A man visited a Pizza restaurant which was offering an “Eat as much as you can” special for R40. He had tried 70% of all the various pizza’s on the menu until he was full. Although he was not able to take another bite, he had not yet tried the house “specials”. He approached the manager to ask if he could have a “doggy-bag” to take home with him. The manager replied that it was not allowed as it was an “Eat as much as you can” special offer for those dining in the restaurant. The man replied that he was entitled to take home pizza as he had paid his R40 and if he did not take it, he would lose out. The manager asked the man if he had eaten as much as he can? The man responded “yes”. “Then”, said the manager, “you have not lost anything!”
Employees often believe that they are entitled to sick leave and if they do not take their allotted sick leave then they will lose it. They fail to understand that if they come to work they get paid and therefore there is no need to be on sick leave to be paid. They will lose nothing if they don’t utilize their sick leave. This perception comes from the view that sick leave is an entitlement like annual leave. Sick leave is not to be confused with annual leave. Annual leave is mandatory, i.e. it must be taken, whilst sick leave does not have to be taken.
It is a social protectionist provision. It has been enacted to protect employees from not losing pay for incidents of genuine illness when they cannot comply with their common law duty and contractual obligation to place their labour at the disposal of the employer. In common law, a failure to report for work would amount to a breach of a material term of the contract and warrant instant dismissal. Our society has progressed to recognize that there may be good and valid reasons why an employee cannot report for work. One such reason could be genuine illness resulting in an inability to adhere to the contract. Having recognized that there are valid reasons for absence, the legislature has enacted protection for these occasions, such as sick leave and family responsibility leave, without the fear of losing pay. This protection is however limited to a number of days in a year or a 3-year cycle.
However, employees seem to believe that sick leave is a savings plan with a limited duration – to be used “when I want to or I will lose it” – when in fact it is more like an “insurance” to cover potential loss of pay. In the same vein, it would be absurd for a female employee to become pregnant just because she is afraid that she may not be able to make use of her maternity leave.
This approach of employees is symptomatic of an absence culture within an organization. Even annual leave cannot be taken by employees as and when they want to. It is granted at the discretion of the employer unless the employee is about to forfeit such leave. If annual leave is at the discretion of the employer, why would sick leave be at the discretion of the employee? It is not and should not be allowed to be used as “substitute” annual leave authorized by a doctor or not.
Willful absence disguised as sick leave should be addressed sternly and within the provisions of the law and common law through disciplinary action. Even the Basic Conditions of Employment Act foresees abuse of sick leave and instituted the eight-week rule which provides that if employees are absent without a medical certificate for more than two occasions in an eight-week period, then the employer may insist on the employee producing a medical certificate on every occasion of absence for reasons of illness thereafter.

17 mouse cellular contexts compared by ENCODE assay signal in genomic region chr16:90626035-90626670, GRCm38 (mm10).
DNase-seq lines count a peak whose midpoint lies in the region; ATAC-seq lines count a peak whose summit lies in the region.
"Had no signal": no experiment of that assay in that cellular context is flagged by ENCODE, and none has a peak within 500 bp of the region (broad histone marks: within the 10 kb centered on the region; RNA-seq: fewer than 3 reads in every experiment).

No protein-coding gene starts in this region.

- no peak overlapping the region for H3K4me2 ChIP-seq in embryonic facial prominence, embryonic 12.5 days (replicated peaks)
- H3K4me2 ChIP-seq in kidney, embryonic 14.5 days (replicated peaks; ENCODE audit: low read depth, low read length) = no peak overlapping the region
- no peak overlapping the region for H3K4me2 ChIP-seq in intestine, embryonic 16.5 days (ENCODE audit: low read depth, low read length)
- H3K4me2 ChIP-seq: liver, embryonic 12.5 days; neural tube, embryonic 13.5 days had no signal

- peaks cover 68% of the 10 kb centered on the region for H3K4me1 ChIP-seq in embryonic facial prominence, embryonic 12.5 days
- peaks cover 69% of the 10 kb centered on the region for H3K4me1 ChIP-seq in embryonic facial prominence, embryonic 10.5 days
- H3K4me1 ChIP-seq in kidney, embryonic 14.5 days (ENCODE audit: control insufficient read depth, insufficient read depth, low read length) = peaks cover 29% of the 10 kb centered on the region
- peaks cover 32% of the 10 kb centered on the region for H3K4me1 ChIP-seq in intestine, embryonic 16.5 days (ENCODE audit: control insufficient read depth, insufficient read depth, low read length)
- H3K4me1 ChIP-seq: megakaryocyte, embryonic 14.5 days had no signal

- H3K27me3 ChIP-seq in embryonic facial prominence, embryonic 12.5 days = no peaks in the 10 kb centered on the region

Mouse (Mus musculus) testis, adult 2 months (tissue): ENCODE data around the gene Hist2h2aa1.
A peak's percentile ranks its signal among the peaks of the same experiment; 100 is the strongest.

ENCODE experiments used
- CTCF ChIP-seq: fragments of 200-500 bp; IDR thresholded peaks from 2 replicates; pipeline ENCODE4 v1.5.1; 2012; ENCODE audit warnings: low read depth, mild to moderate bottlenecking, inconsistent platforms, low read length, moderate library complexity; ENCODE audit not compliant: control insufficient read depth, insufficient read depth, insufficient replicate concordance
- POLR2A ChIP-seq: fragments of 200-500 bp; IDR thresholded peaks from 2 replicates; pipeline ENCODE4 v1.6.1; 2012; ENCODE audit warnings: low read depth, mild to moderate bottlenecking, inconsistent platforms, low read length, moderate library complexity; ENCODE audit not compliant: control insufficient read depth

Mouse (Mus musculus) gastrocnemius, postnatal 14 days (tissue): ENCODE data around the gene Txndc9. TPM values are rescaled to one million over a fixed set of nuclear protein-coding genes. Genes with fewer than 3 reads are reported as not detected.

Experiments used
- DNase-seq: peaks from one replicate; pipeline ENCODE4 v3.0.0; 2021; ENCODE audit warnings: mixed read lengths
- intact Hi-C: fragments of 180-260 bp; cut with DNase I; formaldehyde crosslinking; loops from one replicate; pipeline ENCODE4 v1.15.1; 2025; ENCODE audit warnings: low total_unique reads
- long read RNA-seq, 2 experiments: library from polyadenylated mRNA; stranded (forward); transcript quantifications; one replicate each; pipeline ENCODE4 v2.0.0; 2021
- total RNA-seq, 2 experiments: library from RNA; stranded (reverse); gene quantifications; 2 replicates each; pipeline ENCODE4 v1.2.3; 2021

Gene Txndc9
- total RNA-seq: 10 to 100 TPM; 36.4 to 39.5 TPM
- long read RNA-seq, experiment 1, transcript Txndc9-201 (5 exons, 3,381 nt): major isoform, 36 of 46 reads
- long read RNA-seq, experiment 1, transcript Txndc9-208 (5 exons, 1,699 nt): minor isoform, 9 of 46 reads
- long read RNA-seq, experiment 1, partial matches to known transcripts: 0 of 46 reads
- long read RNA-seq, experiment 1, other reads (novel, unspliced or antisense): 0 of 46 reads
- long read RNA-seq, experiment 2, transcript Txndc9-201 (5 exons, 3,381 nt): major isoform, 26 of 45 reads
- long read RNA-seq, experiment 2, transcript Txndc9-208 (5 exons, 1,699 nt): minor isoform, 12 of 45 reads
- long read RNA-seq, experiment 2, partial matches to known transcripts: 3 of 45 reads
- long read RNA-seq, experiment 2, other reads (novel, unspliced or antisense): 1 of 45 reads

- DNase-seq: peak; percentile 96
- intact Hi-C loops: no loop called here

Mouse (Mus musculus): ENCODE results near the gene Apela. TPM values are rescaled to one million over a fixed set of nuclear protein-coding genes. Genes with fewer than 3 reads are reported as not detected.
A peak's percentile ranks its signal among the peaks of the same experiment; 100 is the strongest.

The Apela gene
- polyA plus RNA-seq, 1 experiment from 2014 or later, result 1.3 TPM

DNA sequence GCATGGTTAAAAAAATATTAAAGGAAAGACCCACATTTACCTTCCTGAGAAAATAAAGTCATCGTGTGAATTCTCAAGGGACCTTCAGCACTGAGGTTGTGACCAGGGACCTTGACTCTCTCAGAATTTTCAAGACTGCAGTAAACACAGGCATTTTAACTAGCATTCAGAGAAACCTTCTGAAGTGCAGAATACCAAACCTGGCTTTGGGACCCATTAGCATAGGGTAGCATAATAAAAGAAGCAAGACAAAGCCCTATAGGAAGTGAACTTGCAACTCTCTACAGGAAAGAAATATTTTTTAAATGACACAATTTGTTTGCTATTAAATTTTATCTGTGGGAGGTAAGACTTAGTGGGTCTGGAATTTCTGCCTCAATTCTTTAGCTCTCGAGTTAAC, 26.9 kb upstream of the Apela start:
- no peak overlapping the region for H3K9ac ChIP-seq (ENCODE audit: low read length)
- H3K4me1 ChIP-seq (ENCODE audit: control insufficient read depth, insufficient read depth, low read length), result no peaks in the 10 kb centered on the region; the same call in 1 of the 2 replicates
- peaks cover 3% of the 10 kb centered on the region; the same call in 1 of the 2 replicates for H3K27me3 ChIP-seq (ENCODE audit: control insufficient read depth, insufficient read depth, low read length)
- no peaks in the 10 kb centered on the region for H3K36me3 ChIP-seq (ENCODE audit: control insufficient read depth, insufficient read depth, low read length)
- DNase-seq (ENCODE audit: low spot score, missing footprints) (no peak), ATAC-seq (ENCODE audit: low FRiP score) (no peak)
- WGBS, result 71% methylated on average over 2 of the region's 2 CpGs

Various Main Agreements of bargaining councils have also foreseen the abuse of sick leave and have provisions regulating when a medical certificate must be produced as proof of sick leave, e.g. before or after a weekend or a public holiday.
It is then a short hop to companies introducing their own norms of what is acceptable sick absenteeism and what is not. The eight-week rule can be used as a basis for extending norms to 16 weeks, 24 weeks, 32 weeks, etc. Breach of these norms would result in counseling sessions and eventually to termination of service with notice on the basis that the employee can no longer reliably offer his/her services in terms of the contract and has become unable to comply with the Company standards. This termination will thus be for incapacity.
To view the sick leave provision in the Act in any other way, would be to accept that each employee necessarily falls ill 30 days in a three-year cycle and that is simply ridiculous.
Even when employees have not exceeded their 30 days in a 3-year cycle but their absence shows unacceptable trends relating to the duration of their absence, the timing of their absence or the frequency of their absence, action can be taken against them. After following a fair procedure in terms of their incapacity and inability to meet the Company norms, this could also result in the termination of their services.
Sick leave is not “Eat as much as you can” as employees invariably think. Neither is it a “savings plan”. It is available as an “insurance” to employees for when it is genuinely required so that they do not forfeit their pay. And we all know that to make false insurance claims amounts to fraud. Why then should false claims of illness not be treated with similar harshness?
Contact your local LabourNet consultant to assist you with a Control of Absenteeism Policy.
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